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Dallas Mayor Eric Johnson switches from Democrat to GOP


Few are surprised at decision

By Kristina Dixon | Across Black America

Dallas Mayor Eric Johnson, a longtime Democrat, is now a Republican–turning Dallas into the largest city in the country with a GOP mayor.

“Today I am changing my party affiliation,” Johnson wrote in an op-ed published Sept. 22 in The Wall Street Journal. “Next spring, I will be voting in the Republican primary. When my career in elected office ends in 2027 on the inauguration of my successor as mayor, I will leave office as a Republican.”

Johnson served in the Texas Legislature for nine years as a Democrat before he was elected as Dallas mayor in 2019. Though the mayor’s position is technically nonpartisan, Johnson joins Fort Worth Mayor Mattie Parker as one of two Republican mayors to lead a major Texas city.

Johnson’s switch came as little shock to Dallas political observers, who said he has been signaling for some time his leaning toward the GOP — and his distancing from Democrats.

“This is one of the worst kept secrets in the world of politics,” said Vinny Minchillo, a Dallas-area Republican consultant. “This has been coming down for a long time.”

State Rep. John Bryant, a Dallas Democrat, took to the social media platform X, formerly known as Twitter, to quip about Johnson’s announcement.

“Switching parties? I didn’t know he was a Democrat,” Bryant wrote.

In his op-ed, Johnson made the case for how his vision for Dallas aligns with the GOP, noting his support for law enforcement, low property taxes and fostering a business-friendly environment.

Over the course of his mayoral tenure, Johnson has enthusiastically backed anti-crime initiatives and developed a strong bond with Dallas Police Chief Eddie Garcia. He won reelection without opposition in May after sewing up the city’s business donor class, who often lean Republican, as well as the Dallas Police Association, the city’s police union.

“Mayors and other local elected officials have failed to make public safety a priority or to exercise fiscal restraint,” Johnson wrote in the op-ed. “Most of these local leaders are proud Democrats who view cities as laboratories for liberalism rather than as havens for opportunity and free enterprise.”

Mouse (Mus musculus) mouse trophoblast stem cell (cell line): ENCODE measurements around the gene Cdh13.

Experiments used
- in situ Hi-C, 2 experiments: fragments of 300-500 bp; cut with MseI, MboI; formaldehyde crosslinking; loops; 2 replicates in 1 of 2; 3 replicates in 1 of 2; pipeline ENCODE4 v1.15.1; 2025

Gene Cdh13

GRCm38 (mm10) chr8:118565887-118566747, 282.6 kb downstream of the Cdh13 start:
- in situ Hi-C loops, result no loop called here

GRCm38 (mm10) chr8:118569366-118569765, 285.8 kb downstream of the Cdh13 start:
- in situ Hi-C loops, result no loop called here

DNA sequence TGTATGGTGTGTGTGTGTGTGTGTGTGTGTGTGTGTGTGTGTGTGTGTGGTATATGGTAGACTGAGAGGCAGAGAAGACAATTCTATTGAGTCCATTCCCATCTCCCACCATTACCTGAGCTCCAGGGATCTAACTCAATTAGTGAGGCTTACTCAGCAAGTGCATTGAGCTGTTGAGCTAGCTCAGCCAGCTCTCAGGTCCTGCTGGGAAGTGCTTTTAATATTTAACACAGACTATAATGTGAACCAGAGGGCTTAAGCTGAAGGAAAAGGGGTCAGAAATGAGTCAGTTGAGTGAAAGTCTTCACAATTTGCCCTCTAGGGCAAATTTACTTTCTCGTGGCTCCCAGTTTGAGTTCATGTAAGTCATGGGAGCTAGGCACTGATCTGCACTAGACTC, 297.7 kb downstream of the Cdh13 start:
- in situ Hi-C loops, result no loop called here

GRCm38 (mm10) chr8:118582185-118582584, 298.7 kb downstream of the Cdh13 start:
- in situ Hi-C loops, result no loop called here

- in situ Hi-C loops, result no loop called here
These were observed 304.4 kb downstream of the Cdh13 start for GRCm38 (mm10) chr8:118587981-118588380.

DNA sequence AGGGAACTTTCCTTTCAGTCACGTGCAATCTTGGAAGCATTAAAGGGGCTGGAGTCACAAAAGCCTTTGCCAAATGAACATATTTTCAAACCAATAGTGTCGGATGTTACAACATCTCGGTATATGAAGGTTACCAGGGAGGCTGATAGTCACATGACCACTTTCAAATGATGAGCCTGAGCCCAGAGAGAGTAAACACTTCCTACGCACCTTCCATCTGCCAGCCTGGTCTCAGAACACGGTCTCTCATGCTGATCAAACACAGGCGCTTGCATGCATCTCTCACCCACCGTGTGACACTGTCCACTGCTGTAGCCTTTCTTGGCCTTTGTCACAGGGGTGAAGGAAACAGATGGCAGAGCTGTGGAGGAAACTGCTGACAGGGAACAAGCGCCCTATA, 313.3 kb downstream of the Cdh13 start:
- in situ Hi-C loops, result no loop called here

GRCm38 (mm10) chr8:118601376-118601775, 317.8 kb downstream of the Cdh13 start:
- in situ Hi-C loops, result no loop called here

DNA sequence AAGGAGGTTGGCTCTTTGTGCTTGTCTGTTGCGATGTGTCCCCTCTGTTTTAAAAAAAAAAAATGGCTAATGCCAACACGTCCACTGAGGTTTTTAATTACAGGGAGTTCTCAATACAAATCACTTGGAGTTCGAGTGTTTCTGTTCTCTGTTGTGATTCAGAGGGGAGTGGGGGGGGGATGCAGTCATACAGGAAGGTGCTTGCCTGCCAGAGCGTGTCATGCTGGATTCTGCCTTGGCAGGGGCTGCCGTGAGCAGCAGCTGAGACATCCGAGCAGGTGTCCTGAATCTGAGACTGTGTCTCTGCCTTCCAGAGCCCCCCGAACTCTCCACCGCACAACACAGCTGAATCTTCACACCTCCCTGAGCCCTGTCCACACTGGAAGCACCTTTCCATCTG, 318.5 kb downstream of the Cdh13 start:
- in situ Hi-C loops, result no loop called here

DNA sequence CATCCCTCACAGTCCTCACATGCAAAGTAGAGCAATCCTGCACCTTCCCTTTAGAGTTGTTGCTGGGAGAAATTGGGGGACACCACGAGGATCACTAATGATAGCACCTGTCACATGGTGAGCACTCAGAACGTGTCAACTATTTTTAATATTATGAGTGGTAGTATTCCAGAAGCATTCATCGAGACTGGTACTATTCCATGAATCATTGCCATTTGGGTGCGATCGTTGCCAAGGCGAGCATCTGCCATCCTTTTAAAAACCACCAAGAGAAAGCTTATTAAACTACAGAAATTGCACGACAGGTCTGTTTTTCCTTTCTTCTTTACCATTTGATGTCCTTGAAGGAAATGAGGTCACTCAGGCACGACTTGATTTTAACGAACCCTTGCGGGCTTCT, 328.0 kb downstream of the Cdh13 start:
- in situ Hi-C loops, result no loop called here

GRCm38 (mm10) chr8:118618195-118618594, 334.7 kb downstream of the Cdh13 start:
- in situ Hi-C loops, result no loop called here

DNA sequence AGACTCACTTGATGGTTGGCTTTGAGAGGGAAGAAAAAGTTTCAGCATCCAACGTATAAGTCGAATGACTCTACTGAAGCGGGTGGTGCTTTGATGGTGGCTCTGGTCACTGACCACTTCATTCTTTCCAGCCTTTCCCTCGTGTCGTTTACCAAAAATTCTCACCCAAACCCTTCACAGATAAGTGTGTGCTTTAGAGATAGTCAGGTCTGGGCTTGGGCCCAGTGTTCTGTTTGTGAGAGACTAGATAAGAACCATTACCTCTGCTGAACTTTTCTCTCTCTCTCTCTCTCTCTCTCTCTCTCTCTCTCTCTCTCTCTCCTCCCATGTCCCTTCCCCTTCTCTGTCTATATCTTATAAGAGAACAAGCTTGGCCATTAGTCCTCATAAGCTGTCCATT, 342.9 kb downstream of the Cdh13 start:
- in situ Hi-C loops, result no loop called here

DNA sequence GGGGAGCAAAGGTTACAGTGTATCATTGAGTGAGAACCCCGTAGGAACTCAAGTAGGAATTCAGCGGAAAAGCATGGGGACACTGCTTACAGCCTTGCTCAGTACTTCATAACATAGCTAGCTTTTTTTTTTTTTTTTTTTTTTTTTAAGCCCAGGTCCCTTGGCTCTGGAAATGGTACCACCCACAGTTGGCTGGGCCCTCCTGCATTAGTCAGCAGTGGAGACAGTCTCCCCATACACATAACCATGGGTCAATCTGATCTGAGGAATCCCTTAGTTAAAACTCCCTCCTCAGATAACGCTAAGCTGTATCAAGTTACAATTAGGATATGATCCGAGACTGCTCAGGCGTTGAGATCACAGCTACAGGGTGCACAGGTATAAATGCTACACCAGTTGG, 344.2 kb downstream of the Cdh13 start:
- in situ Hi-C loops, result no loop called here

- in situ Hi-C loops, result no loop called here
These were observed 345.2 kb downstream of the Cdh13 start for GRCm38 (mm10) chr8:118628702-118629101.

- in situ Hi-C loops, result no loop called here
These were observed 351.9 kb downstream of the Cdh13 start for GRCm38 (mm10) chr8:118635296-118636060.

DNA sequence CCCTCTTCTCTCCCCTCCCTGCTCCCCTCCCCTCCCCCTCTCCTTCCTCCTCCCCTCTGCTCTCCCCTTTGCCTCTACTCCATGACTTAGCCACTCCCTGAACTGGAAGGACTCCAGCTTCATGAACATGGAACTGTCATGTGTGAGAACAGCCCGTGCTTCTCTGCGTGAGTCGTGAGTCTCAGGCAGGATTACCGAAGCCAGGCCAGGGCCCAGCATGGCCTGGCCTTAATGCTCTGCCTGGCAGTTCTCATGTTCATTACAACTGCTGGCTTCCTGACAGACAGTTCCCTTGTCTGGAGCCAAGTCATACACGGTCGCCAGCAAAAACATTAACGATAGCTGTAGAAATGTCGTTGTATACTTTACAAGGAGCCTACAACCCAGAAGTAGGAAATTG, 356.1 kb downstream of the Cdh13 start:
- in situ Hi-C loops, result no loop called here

After his reelection this year, Johnson invited Texas’ two Republican U.S. senators, John Cornyn and Ted Cruz, to attend his inauguration — which some observers complained improperly injected partisanship into a nonpartisan space.

Last week, Johnson, along with four other Dallas council members, voted against the city’s $4.8 billion budget because he believed it did not sufficiently cut the city’s property tax rate. Cutting property taxes is a darling issue for the state’s top Republicans.

“Too often, local tax dollars are spent on policies that exacerbate homelessness, coddle criminals and make it harder for ordinary people to make a living,” Johnson wrote in the op-ed. “And too many local Democrats insist on virtue signaling–proposing half-baked government programs that aim to solve every single societal ill–and on finding new ways to thumb their noses at Republicans at the state or federal level.”

Johnson’s party switch immediately makes him one of the most prominent Black Republicans in the country, a list that also includes South Carolina senator and presidential candidate Tim Scott and Kentucky Attorney General Daniel Cameron. Black voters still vote overwhelmingly Democratic, though the GOP has made gains among Black men in recent years.

Dallas is solidly Democratic, however. Dallas County went heavily for Joe Biden over Donald Trump in the 2020 presidential election, with Biden carrying the county by more than 30 percentage points. Some local politicians said Johnson’s decision puts him out of step with the city’s voters.